Scientists in Great Britain say they may have found a new Ultrasound Therapy to prevent strokes in high-risk patients. Using an ultrasound scan of the carotid artery in the neck, the scientists have published their initial findings in the journal Stroke. Study leader Donald Singer, a professor at Warwick Medical School, said the study used ultrasound scanning to look at patients with carotid artery disease, one of the major causes of stroke.
Clots that lead to strokes can form on diseased carotid arteries in the neck and small parts of these clots can released to form microemboli, which can travel to block key brain arteries. The resulting stroke can lead to weakness, disturbed speech, loss of vision and other serious symptoms, including death. The study has concluded that standard anti-platelet drugs such as aspirin may not prevent the formation of harmful microemboli.
Ultrasound scanning could be used to find patients at very high risk of stroke because microemboli have formed despite prior anti-platelet drugs. Using scanning, the team has found that tirofiban, another anti-platelet drug designed to inhibit the formation of blood clots, can suppress microemboli where previous treatments were ineffective. The use of ultrasound therapy is less therapy and more of an investigation into existent risk factors and whether or not existing treatments are actually working.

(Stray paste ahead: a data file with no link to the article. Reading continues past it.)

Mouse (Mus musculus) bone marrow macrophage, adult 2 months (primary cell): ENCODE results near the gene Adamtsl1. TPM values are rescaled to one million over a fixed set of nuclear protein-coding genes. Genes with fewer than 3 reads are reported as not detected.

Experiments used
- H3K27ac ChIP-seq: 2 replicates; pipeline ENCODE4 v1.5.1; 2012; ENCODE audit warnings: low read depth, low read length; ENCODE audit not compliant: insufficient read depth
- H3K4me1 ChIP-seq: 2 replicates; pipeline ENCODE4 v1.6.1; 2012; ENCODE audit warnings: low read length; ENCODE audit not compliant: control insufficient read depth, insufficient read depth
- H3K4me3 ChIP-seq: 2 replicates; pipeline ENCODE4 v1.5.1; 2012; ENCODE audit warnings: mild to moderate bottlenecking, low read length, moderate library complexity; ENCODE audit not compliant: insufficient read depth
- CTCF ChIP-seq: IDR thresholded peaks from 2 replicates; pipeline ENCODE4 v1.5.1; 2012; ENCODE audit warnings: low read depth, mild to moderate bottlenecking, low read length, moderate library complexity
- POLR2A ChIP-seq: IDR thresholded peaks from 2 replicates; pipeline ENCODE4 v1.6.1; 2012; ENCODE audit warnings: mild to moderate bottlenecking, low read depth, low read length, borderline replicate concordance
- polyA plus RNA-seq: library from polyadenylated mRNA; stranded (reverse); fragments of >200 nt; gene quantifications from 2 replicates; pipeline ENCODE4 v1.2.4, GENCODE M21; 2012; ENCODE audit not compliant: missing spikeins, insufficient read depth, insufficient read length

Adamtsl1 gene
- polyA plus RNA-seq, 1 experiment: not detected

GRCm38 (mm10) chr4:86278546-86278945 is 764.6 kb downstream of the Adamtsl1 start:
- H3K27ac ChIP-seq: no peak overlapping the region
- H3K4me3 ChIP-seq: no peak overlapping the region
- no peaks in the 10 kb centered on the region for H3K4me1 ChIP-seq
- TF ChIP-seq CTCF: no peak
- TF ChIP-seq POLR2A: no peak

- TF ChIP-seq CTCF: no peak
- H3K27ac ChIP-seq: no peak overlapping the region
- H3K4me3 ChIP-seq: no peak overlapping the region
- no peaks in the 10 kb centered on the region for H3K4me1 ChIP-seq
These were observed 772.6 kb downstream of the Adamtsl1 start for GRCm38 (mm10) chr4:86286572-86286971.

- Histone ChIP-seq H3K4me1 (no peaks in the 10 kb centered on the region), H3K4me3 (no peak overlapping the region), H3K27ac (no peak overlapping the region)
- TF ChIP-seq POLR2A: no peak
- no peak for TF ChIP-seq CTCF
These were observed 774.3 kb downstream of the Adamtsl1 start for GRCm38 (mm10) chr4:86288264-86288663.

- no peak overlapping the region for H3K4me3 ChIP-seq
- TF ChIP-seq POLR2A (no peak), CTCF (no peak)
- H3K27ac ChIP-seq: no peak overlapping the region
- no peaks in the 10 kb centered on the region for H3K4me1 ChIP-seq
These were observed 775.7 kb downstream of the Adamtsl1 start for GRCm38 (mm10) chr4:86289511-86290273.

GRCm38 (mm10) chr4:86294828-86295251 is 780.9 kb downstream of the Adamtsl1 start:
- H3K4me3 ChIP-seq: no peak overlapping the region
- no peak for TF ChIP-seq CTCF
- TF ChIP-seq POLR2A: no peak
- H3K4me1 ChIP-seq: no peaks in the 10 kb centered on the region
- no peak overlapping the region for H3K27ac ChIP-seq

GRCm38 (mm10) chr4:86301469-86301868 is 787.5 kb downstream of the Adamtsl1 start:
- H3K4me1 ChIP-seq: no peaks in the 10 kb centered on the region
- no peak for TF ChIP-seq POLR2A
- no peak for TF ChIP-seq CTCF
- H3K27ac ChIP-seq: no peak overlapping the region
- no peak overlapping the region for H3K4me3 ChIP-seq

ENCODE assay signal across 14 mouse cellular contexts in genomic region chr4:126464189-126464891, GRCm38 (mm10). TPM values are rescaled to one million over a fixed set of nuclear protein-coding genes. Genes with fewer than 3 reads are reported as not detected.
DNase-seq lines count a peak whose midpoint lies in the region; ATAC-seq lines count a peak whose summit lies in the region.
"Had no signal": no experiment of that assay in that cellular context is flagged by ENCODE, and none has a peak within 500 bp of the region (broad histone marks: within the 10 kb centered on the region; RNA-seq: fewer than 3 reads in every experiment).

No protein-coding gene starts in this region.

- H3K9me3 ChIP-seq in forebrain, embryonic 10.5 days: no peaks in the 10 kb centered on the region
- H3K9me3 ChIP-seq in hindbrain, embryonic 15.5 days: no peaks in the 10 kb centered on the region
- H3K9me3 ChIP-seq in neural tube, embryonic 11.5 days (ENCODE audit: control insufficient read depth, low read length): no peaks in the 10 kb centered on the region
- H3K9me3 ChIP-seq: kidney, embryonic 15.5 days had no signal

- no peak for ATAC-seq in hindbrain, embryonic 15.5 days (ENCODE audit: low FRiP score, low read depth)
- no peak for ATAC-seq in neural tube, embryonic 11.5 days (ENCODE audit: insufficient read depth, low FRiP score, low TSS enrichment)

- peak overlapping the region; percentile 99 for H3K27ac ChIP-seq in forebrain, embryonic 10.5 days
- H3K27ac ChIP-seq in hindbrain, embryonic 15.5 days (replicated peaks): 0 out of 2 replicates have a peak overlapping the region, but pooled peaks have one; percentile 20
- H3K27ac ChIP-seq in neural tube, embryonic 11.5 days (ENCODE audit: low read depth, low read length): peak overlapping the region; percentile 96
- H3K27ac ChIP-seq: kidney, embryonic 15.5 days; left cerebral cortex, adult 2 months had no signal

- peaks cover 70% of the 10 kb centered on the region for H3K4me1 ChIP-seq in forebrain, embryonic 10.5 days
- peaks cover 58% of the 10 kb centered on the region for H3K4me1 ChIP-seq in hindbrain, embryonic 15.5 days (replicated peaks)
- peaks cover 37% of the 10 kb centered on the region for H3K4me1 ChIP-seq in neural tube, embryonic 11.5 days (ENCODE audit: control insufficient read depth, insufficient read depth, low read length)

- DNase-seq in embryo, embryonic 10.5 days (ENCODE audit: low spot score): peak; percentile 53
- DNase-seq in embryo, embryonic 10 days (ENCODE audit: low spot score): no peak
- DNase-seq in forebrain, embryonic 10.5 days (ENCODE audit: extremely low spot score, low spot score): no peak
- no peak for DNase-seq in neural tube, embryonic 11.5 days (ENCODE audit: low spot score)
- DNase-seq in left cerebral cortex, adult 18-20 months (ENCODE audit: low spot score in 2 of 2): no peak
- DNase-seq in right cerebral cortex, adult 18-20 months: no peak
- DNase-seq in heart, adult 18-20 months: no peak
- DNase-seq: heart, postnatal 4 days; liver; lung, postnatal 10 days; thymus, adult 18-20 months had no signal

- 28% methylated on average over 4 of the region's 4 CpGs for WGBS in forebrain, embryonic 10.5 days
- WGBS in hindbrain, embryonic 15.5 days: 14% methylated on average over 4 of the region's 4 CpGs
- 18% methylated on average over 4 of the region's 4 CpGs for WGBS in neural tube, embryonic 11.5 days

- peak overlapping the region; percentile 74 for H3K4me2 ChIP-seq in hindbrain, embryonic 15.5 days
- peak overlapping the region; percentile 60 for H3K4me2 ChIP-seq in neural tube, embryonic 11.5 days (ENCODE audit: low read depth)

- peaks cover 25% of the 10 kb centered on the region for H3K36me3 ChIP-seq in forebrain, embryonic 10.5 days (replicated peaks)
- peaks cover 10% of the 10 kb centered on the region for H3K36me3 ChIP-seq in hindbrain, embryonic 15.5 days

“These findings show that the choice of rescue medicine is very important when carotid patients develop microemboli despite previous treatment with powerful anti-platelet drugs such as aspirin. We now need to go on to further studies of anti-microemboli rescue treatments, to aim for the right balance between protection and risk for our patients.” If further studies verify the initial results, it could lead to a much greater demand for ultrasound technology.